Now wait a minute, Mr. Malcolm Rogers, prestigious Ann and Graham Gund Director of the Museum of Fine Arts. You are going to sell eight paintings from the MFA collection — eight paintings worth up to $24 million — to raise money to buy a view of a gentleman’s just-bathed backside?
Call me a philistine, but somehow this just doesn’t strike me as an astute trade. Why not? Well, let me count the ways.
This painting, “Man at His Bath,” is not an eye-catching celebration of the human form, a la Michelangelo’s "David." Rather, it’s an everyday view of… well, mostly of an everyday butt. Which is basically what George Shackelford, chairman of the museum’s Art of Europe Department, said in Monday’s Globe.
“This guy is no Arcadian bather,” he noted. “It’s perfectly mundane — and expressly so.” One would think that self-evidently accurate appraisal would lead to this equally obvious notion: It’s probably not worth selling scenes by Monet, Gauguin, Sisley, Pissarro, and Renoir to acquire that perfectly mundane scene. Look, I’m not saying I wouldn’t trade one of those Jean Baptiste Camille Corot’s more-milky-March-sky-over-the-river scenes, but that’s about as far this guy would go. And I expect most museum-goers would agree with me.
But for you museum guys, that same mundanity seems to be a major selling point. Actually, make that buying point. The painting, says Shackelford, “adds a dimension to what’s already one of the world’s greatest Impressionist collections.” Let’s call it the Pasty Keister Dimension (PKD). Perhaps every truly great museum must have the PKD covered (or rather, uncovered). And yet, this decision reminds that of that season when former BSO music director James Levine thought he could improve Boston Symphony goers’ experience by force-feeding them a diet of Schoenberg. I’m sure he saw great artist achievement in doing so. But what I saw was lots of empty seats.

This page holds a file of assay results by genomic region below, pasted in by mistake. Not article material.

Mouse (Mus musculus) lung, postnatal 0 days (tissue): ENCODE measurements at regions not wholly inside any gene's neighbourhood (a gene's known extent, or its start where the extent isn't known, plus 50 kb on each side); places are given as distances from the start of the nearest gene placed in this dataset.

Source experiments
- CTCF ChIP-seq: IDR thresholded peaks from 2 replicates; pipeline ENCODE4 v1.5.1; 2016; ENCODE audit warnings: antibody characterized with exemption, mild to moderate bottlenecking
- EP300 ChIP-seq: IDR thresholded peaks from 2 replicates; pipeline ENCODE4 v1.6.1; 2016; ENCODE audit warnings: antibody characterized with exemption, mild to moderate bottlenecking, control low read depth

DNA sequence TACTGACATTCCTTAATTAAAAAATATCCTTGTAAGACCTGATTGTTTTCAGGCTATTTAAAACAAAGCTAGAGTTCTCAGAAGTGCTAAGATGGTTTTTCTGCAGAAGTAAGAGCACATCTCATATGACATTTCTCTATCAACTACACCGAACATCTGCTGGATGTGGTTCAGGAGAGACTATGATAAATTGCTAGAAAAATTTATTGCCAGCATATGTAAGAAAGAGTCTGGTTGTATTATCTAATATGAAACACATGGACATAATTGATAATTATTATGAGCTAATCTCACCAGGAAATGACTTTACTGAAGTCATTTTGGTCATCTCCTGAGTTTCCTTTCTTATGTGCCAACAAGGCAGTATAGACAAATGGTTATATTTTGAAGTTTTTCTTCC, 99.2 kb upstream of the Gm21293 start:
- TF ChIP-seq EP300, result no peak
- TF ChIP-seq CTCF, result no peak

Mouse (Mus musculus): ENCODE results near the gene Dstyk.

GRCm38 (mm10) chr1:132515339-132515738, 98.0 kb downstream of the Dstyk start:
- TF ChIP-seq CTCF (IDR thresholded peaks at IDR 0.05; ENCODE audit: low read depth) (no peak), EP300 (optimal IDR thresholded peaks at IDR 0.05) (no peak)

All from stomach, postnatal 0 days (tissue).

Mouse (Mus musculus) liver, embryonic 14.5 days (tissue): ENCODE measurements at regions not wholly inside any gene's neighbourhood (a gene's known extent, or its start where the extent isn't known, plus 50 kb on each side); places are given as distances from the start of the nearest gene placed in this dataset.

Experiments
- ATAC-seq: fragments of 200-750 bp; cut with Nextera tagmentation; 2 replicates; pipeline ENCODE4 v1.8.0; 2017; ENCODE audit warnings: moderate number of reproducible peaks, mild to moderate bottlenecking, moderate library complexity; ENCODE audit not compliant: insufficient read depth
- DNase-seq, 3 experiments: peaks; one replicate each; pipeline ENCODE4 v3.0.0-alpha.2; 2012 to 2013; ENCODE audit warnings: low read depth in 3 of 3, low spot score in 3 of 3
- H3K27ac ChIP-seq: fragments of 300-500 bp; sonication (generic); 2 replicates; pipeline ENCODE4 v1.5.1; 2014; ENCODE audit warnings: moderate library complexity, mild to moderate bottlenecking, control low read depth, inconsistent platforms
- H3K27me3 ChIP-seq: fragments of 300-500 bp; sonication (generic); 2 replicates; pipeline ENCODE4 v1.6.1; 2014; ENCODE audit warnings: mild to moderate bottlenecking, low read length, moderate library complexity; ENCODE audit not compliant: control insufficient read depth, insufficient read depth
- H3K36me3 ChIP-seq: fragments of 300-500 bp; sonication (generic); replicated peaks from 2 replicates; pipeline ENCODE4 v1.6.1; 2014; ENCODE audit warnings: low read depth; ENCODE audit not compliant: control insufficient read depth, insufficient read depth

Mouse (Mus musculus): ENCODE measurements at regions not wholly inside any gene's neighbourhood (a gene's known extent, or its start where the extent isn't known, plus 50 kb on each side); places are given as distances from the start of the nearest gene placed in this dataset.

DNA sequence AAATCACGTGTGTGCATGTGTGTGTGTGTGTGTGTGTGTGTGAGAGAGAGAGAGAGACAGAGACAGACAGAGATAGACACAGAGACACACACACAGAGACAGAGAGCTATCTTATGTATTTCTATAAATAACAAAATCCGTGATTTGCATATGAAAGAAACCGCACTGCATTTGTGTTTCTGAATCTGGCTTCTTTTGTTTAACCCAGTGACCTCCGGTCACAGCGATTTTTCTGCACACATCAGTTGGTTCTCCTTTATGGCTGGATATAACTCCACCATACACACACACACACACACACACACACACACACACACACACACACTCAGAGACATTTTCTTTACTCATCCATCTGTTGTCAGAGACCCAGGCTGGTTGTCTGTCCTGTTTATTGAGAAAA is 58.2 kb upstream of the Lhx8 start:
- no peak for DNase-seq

Looking at “Man at His Bath,” I just keep thinking: Eight paintings? And, what’s more, one of them a Monet view over the water of the fort at Antibes. Yes, yes, I know, the museum has another of the same subject in different light. But the reason Monet painstakingly painted the same scene at different times of day was to show the effects of the changing light. I’ll tell you this: I don’t think the great Impressionist would have painted this guy’s hind-end time after time.
Now, let’s be fair. You and your team have a great job building the museum’s exciting new “Art of the Americas” wing. That is truly a great achievement.
But… but… but… eight paintings — and several with prestigious exhibition histories — for this? I just hope we can at least have a public farewell party before you send them off to their new homes.
Courtesy Museum of Fine Arts: The Fort of Antibes (1888) by Claude Monet, one of the eight works from the museum's collection that will be sold to raise money to acquire a painting by Gustave Caillebotte.
Correction: An earlier version of this story misspelled the first name of MFA director Malcolm Rogers.